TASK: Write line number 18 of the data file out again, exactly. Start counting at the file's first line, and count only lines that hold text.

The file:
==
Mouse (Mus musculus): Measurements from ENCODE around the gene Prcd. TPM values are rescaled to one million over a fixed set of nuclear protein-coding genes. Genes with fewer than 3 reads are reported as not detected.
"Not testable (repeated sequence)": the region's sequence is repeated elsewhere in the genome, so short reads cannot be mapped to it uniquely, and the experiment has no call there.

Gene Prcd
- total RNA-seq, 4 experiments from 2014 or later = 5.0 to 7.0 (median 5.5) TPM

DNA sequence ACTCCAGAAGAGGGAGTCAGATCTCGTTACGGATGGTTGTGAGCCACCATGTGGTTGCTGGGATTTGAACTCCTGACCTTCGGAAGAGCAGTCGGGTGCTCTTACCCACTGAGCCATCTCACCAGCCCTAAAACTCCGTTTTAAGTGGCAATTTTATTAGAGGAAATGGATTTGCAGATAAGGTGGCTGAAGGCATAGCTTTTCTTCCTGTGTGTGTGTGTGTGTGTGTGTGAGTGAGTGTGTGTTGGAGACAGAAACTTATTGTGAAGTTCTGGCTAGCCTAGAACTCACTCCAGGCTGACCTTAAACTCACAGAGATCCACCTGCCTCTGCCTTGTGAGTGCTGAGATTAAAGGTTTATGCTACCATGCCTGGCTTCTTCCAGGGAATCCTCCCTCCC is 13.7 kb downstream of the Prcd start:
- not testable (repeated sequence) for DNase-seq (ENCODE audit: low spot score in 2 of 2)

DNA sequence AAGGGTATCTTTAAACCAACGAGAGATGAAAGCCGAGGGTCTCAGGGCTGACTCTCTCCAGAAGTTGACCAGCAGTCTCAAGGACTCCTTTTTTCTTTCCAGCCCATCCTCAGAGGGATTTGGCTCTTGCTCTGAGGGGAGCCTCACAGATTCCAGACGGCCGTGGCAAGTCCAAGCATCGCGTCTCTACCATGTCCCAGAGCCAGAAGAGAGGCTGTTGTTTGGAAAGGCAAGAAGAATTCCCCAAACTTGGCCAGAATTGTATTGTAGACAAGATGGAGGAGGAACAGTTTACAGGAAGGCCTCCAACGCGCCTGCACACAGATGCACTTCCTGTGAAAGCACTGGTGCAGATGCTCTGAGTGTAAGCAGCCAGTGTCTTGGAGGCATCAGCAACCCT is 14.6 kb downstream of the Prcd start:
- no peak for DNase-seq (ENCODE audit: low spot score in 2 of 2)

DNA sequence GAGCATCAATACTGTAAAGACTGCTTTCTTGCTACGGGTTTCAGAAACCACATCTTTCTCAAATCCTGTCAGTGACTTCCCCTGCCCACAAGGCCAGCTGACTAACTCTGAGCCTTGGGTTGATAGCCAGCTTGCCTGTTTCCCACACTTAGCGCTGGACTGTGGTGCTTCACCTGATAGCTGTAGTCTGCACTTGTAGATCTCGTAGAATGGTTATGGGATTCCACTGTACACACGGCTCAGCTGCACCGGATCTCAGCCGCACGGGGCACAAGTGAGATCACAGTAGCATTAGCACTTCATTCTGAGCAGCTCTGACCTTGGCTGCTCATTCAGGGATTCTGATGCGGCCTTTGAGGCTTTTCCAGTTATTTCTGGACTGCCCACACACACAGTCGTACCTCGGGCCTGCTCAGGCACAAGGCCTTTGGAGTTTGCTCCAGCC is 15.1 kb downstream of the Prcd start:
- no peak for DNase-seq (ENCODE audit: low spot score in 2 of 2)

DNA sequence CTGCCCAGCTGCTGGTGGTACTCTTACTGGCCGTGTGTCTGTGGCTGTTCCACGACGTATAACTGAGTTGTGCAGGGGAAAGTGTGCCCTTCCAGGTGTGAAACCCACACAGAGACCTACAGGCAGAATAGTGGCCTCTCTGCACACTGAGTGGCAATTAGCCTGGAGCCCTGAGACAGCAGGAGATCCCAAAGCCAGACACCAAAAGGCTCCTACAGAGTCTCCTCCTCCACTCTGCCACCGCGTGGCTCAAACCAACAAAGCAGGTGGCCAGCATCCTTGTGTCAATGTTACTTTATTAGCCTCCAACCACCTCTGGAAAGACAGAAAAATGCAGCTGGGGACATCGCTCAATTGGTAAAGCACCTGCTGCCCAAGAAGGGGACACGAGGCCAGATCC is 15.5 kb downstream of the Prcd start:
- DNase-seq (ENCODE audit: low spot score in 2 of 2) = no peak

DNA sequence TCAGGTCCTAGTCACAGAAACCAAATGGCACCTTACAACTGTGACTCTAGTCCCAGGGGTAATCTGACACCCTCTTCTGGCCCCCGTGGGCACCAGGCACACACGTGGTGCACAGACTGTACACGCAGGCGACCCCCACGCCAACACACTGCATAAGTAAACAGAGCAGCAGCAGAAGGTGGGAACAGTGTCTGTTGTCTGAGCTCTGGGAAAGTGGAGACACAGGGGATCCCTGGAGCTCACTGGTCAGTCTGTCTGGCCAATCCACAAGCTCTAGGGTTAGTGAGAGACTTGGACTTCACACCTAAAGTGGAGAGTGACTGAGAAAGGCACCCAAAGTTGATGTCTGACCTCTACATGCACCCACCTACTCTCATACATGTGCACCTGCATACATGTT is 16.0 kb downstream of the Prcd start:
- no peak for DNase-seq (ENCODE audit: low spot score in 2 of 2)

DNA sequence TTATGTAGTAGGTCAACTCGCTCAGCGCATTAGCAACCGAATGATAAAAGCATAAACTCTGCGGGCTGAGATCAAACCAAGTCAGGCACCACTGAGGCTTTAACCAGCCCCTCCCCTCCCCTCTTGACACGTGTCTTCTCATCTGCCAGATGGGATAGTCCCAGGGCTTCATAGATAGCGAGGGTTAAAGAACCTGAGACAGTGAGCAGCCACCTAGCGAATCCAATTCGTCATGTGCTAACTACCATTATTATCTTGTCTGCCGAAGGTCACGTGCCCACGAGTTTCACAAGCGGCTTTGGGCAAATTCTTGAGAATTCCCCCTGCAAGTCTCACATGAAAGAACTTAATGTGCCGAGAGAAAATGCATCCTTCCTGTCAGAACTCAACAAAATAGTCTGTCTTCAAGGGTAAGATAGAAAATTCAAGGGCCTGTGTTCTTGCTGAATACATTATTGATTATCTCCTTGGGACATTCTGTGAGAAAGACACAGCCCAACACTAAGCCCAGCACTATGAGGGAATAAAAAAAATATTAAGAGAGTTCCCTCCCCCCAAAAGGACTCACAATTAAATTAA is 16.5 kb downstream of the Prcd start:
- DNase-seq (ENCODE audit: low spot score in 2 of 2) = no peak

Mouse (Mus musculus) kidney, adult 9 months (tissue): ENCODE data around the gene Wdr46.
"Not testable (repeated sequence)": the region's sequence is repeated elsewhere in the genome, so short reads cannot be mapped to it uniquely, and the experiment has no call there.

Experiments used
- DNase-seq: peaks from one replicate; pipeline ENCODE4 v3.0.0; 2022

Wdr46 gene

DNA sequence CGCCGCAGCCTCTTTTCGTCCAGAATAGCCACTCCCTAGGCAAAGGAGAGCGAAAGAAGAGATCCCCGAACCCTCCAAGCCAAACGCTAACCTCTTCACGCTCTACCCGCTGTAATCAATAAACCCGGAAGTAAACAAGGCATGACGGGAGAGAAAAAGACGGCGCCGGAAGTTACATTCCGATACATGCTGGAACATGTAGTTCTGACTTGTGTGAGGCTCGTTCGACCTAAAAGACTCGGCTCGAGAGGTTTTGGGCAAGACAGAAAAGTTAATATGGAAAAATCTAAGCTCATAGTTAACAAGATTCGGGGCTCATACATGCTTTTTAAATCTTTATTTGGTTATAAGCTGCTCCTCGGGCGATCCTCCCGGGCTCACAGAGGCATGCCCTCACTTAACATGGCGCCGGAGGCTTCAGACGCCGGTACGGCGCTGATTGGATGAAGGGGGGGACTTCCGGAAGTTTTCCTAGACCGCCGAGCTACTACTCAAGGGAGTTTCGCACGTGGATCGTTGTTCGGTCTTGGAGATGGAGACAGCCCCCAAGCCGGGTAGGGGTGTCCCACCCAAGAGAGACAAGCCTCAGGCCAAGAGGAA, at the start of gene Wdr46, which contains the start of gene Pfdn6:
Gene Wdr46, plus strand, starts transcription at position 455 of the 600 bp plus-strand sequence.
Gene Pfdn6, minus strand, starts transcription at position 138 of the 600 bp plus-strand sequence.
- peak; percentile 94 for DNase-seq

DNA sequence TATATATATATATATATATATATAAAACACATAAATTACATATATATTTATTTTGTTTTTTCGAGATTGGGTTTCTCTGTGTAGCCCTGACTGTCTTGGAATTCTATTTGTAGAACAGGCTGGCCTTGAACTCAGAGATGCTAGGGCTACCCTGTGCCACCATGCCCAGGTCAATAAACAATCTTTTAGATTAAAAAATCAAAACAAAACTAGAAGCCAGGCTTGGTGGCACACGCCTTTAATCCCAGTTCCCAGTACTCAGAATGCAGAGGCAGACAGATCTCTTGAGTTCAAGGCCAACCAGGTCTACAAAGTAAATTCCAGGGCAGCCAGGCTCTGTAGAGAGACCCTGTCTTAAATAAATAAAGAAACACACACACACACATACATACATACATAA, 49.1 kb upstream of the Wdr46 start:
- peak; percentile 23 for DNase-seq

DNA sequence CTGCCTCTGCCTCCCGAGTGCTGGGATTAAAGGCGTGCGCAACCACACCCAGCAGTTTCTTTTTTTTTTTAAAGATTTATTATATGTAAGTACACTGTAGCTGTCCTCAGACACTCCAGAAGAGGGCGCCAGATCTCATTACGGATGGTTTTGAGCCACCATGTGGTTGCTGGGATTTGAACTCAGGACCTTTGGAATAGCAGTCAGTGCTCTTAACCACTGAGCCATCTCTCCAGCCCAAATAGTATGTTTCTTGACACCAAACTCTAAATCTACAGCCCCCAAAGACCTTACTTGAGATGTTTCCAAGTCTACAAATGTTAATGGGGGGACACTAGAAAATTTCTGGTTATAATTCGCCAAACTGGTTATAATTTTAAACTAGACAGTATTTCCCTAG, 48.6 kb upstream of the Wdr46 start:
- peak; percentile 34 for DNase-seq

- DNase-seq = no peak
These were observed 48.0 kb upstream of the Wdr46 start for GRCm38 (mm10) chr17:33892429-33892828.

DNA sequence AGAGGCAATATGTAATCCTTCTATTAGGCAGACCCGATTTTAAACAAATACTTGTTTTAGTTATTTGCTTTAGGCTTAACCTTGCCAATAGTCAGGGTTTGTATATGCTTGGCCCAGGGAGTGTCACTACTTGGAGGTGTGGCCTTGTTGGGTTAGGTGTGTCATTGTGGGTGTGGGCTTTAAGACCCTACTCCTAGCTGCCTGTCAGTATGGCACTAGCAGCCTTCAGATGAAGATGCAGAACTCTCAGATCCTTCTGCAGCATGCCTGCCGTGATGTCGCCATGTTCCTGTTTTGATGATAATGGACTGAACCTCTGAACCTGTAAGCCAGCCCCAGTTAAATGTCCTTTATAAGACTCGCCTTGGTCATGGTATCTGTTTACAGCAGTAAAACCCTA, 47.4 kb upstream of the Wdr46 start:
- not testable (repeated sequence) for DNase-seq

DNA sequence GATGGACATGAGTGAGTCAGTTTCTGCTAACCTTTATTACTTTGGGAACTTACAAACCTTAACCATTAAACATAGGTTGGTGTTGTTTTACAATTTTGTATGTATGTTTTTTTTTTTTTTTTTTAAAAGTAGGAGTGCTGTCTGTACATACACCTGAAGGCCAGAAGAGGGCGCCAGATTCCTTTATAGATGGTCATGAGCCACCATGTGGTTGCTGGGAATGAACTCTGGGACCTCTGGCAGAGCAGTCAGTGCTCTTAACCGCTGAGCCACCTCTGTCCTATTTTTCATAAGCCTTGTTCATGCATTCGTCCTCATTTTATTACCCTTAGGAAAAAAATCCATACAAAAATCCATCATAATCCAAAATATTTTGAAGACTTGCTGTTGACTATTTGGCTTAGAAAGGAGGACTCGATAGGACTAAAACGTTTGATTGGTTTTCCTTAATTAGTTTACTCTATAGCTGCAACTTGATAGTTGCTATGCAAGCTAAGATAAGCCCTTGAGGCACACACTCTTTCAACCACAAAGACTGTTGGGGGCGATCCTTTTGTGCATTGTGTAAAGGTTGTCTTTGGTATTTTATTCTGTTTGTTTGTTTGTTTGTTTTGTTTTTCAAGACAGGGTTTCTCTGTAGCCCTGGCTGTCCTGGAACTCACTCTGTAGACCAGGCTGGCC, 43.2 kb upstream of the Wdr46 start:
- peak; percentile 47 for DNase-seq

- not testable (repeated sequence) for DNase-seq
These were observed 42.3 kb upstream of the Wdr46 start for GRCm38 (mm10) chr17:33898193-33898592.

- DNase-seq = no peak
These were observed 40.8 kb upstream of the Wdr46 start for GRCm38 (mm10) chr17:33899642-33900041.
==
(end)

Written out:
"Not testable (repeated sequence)": the region's sequence is repeated elsewhere in the genome, so short reads cannot be mapped to it uniquely, and the experiment has no call there.